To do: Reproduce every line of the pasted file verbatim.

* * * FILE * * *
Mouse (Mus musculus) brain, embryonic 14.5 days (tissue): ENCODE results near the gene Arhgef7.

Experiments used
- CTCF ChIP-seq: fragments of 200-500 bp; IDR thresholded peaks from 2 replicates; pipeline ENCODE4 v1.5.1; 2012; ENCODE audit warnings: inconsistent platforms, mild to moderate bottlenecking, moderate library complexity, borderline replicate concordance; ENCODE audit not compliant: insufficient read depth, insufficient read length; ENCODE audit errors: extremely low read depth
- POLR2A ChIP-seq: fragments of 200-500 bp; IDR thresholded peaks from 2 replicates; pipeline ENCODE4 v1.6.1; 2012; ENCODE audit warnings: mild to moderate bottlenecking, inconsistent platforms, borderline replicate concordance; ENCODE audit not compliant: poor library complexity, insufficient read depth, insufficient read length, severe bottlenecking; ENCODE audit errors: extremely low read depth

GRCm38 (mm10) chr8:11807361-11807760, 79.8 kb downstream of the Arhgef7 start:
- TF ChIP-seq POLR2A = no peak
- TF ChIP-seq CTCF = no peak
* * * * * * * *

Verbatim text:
Mouse (Mus musculus) brain, embryonic 14.5 days (tissue): ENCODE results near the gene Arhgef7.

Experiments used
- CTCF ChIP-seq: fragments of 200-500 bp; IDR thresholded peaks from 2 replicates; pipeline ENCODE4 v1.5.1; 2012; ENCODE audit warnings: inconsistent platforms, mild to moderate bottlenecking, moderate library complexity, borderline replicate concordance; ENCODE audit not compliant: insufficient read depth, insufficient read length; ENCODE audit errors: extremely low read depth
- POLR2A ChIP-seq: fragments of 200-500 bp; IDR thresholded peaks from 2 replicates; pipeline ENCODE4 v1.6.1; 2012; ENCODE audit warnings: mild to moderate bottlenecking, inconsistent platforms, borderline replicate concordance; ENCODE audit not compliant: poor library complexity, insufficient read depth, insufficient read length, severe bottlenecking; ENCODE audit errors: extremely low read depth

GRCm38 (mm10) chr8:11807361-11807760, 79.8 kb downstream of the Arhgef7 start:
- TF ChIP-seq POLR2A = no peak
- TF ChIP-seq CTCF = no peak